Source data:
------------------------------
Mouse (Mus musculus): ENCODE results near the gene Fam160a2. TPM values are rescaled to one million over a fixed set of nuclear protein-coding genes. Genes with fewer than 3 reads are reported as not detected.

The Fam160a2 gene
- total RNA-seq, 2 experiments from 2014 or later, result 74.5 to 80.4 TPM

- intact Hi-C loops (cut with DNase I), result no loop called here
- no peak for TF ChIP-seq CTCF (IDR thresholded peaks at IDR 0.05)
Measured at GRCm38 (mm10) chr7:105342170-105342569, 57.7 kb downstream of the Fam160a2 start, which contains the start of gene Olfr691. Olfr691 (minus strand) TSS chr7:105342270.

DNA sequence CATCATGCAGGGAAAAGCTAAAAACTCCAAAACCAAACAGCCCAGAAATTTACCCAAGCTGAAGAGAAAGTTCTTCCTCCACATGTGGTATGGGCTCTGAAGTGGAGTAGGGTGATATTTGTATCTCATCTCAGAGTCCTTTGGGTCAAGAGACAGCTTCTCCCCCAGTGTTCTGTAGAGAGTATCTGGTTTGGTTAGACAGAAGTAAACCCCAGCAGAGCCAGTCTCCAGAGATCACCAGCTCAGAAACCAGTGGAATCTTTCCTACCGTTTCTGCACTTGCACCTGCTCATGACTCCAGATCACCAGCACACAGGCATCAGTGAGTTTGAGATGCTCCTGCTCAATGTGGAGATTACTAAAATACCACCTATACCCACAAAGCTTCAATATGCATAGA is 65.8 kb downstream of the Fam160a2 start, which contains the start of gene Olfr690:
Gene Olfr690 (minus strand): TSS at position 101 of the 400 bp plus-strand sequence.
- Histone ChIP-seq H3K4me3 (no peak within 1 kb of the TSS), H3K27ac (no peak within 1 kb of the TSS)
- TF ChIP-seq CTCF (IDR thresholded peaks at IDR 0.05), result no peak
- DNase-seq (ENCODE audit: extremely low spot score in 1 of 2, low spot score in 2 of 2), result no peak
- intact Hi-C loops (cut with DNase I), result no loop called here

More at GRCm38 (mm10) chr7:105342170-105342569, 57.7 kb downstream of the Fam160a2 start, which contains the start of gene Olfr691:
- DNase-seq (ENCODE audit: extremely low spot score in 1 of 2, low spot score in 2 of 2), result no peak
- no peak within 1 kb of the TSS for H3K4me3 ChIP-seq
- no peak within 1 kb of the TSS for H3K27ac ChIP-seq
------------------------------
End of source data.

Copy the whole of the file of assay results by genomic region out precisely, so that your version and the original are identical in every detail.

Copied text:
Mouse (Mus musculus): ENCODE results near the gene Fam160a2. TPM values are rescaled to one million over a fixed set of nuclear protein-coding genes. Genes with fewer than 3 reads are reported as not detected.

The Fam160a2 gene
- total RNA-seq, 2 experiments from 2014 or later, result 74.5 to 80.4 TPM

- intact Hi-C loops (cut with DNase I), result no loop called here
- no peak for TF ChIP-seq CTCF (IDR thresholded peaks at IDR 0.05)
Measured at GRCm38 (mm10) chr7:105342170-105342569, 57.7 kb downstream of the Fam160a2 start, which contains the start of gene Olfr691. Olfr691 (minus strand) TSS chr7:105342270.

DNA sequence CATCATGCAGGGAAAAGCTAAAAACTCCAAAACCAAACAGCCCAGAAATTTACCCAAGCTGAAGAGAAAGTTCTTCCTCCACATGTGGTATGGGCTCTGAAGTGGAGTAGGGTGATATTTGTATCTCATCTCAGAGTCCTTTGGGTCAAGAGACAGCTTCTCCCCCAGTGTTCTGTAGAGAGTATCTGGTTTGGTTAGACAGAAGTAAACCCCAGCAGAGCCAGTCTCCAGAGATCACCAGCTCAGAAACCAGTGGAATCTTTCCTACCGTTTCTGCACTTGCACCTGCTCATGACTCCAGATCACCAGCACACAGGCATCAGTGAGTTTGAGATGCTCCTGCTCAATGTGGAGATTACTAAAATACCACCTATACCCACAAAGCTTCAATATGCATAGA is 65.8 kb downstream of the Fam160a2 start, which contains the start of gene Olfr690:
Gene Olfr690 (minus strand): TSS at position 101 of the 400 bp plus-strand sequence.
- Histone ChIP-seq H3K4me3 (no peak within 1 kb of the TSS), H3K27ac (no peak within 1 kb of the TSS)
- TF ChIP-seq CTCF (IDR thresholded peaks at IDR 0.05), result no peak
- DNase-seq (ENCODE audit: extremely low spot score in 1 of 2, low spot score in 2 of 2), result no peak
- intact Hi-C loops (cut with DNase I), result no loop called here

More at GRCm38 (mm10) chr7:105342170-105342569, 57.7 kb downstream of the Fam160a2 start, which contains the start of gene Olfr691:
- DNase-seq (ENCODE audit: extremely low spot score in 1 of 2, low spot score in 2 of 2), result no peak
- no peak within 1 kb of the TSS for H3K4me3 ChIP-seq
- no peak within 1 kb of the TSS for H3K27ac ChIP-seq